On this day: Sir Alex's landmark game v Lyon
Sir Alex Ferguson racked up his 1,000th match as Manchester United manager on this day in 2004 against Lyon and reflected on the changes at the club since taking charge in 1986.
There was a nostalgic sense of occasion at Old Trafford before the Champions League game as chief executive David Gill presented the manager with a vintage bottle of wine, from the year he took over the reins, before the serious business started.
The boss had, typically, made it clear that his primary focus was on gaining three points to move top of the group, rather than becoming too concerned with any personal landmarks.
Gary Neville fired the home side in front, with a rare goal, despite not feeling well on the evening and seriously contemplating coming off. Although Mahamadou Diarra equalised before half-time, Ruud van Nistelrooy netted to secure the Reds' 2-1 victory and continue his remarkable scoring rate in the competition.
The French club's line-up contained Michael Essien and Florent Malouda, who would go on to play against us in the 2008 final as Chelsea players.
“All day, I was a bit nervy but I kept saying to myself that it was the 999 games before it that mattered,” said Sir Alex after the Lyon match.
“It was a fantastic night and I was very pleased with my players. I am proud of them for the way they represented themselves.It was an open game and we could have scored a few more goals. Some of our football was great.
Before the game, Sir Alex had allowed himself to ponder the changes between 1986 and 2004 when he sat alongside Paul Scholes and addressed reporters at a press conference.
“Emotionally, I have changed a bit,” he mused.
“I have mellowed a lot. I am not the same man I was 18 years ago.”
Turning to Scholes, he asked:
“Correct?” Of course, the midfielder agreed with the assertion!
“When I came down to United 18 years ago, I remember going to Barcelona and I always remember Sir Bobby [Charlton] saying this is where we should be,” the manager continued.
“But I made the point - look at the staff they have. Barcelona had many masseurs and physios, so did AC Milan and the Madrid clubs. At the time, we only had eight staff, including youth development, scouting, a physiotherapist and a doctor. Now I have a staff of 36, including five physios.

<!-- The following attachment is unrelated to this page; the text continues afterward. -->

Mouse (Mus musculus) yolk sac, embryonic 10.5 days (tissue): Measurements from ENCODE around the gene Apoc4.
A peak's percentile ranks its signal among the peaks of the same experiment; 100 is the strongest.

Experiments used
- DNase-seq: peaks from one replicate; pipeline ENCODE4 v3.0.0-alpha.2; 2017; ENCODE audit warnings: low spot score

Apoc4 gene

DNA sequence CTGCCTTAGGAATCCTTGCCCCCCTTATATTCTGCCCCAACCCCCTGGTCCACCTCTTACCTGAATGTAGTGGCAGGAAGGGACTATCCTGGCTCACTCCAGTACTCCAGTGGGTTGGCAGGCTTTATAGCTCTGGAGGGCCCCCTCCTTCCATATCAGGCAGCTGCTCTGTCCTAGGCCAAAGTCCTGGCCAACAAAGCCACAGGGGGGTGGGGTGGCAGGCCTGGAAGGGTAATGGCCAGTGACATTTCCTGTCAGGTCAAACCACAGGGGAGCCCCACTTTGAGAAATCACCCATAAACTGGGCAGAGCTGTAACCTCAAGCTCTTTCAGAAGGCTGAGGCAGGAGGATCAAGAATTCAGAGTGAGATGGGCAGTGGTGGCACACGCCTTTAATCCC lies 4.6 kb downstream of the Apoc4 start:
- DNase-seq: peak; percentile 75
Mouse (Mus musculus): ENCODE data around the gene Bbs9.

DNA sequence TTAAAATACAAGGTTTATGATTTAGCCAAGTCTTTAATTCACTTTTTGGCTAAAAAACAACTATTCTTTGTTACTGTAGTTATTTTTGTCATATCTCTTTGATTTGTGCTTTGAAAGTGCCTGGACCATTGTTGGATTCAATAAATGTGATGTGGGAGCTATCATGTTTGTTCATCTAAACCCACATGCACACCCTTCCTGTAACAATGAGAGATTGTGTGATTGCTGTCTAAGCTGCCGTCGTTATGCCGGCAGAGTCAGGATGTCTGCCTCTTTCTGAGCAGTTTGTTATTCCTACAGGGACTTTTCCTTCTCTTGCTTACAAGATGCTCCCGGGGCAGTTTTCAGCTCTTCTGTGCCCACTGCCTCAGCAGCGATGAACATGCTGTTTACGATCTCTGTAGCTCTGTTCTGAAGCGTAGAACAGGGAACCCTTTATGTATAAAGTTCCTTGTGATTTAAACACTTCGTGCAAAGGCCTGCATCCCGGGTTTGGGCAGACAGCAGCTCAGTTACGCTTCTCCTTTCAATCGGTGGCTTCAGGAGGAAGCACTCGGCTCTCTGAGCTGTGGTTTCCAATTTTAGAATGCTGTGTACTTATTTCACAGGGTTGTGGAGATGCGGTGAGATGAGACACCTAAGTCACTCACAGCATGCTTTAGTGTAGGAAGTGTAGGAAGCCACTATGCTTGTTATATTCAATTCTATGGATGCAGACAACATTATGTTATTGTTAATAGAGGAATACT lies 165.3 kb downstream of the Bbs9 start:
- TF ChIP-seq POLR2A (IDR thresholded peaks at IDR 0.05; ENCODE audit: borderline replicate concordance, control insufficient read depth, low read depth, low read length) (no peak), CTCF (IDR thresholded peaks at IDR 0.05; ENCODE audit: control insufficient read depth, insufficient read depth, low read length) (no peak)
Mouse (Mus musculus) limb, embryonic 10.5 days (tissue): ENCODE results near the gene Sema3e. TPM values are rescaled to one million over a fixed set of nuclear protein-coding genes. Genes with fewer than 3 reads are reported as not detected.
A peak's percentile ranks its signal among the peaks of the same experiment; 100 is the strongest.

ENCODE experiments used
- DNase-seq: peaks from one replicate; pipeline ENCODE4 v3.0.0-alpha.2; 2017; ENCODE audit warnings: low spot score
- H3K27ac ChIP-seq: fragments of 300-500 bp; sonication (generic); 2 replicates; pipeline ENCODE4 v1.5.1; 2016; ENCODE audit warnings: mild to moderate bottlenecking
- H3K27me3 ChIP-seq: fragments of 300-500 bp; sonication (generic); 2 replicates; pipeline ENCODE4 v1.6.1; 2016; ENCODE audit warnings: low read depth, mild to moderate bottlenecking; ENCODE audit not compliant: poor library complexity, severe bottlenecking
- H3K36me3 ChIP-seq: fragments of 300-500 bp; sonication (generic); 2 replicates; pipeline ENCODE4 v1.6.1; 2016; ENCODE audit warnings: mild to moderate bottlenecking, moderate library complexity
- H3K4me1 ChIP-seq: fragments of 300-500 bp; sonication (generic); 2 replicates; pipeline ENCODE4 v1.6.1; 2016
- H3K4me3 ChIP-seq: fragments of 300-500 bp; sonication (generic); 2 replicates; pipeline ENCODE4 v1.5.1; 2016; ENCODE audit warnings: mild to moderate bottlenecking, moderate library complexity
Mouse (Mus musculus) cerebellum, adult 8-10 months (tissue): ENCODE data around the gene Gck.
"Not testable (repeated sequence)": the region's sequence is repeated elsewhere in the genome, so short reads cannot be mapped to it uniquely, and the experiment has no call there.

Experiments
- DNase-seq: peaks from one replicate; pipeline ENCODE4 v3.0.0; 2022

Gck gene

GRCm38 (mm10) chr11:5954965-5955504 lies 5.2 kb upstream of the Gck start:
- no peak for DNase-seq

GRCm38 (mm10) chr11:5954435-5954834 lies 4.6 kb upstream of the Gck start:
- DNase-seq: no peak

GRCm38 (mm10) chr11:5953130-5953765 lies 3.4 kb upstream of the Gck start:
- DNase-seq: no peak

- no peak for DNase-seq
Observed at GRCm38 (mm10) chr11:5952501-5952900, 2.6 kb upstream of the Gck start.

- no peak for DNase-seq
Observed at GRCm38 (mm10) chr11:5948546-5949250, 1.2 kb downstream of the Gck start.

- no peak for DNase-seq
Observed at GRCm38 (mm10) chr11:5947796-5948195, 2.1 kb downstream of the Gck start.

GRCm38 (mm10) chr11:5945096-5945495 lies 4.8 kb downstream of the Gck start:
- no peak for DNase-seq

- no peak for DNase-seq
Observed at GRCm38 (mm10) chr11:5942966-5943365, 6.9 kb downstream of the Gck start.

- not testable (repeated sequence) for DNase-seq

“In my 18 years here, sports science has developed in a way that I never thought I would ever see. Back then, I depended on my memory for everything. Now you can just press a button and it all comes up in front of me - even how we are going to score the next goal!”
Everything had changed during Sir Alex's tenure when he lifted his first trophy in 1990, securing the FA Cup after a final replay win over Crystal Palace. Yet he pinpointed the following season's success in Europe as being the key moment for him, perhaps unsurprising considering his affection for taking on the best that the continent has to offer.
“You can have an inspired six-game spell in the FA Cup and cause a surprise,” he said.
“The Cup-Winners' Cup is entirely different - you know when you get Barcelona in a final that it is a real European final. We acquitted ourselves terrifically.
“After 1991, the acceleration in our progress was amazing - 1991 was a watershed for this club.”
That season marked a return into Europe for English clubs after the ban in the wake of the Heysel Stadium Disaster, with the effects still felt for many years.
“That gap was a terribly debilitating problem for English football,” added Sir Alex.
“Juventus became the barometer for our European performances. The first time we went over to Juventus, you could see the intimidation of Juventus' name.
“Being in the ground was too much for us but we got better and better.”
We certainly did and United, despite questions being asked of the manager and team at this point, would go on to conquer Europe again three seasons later, and reach another two Champions League finals under the great man.
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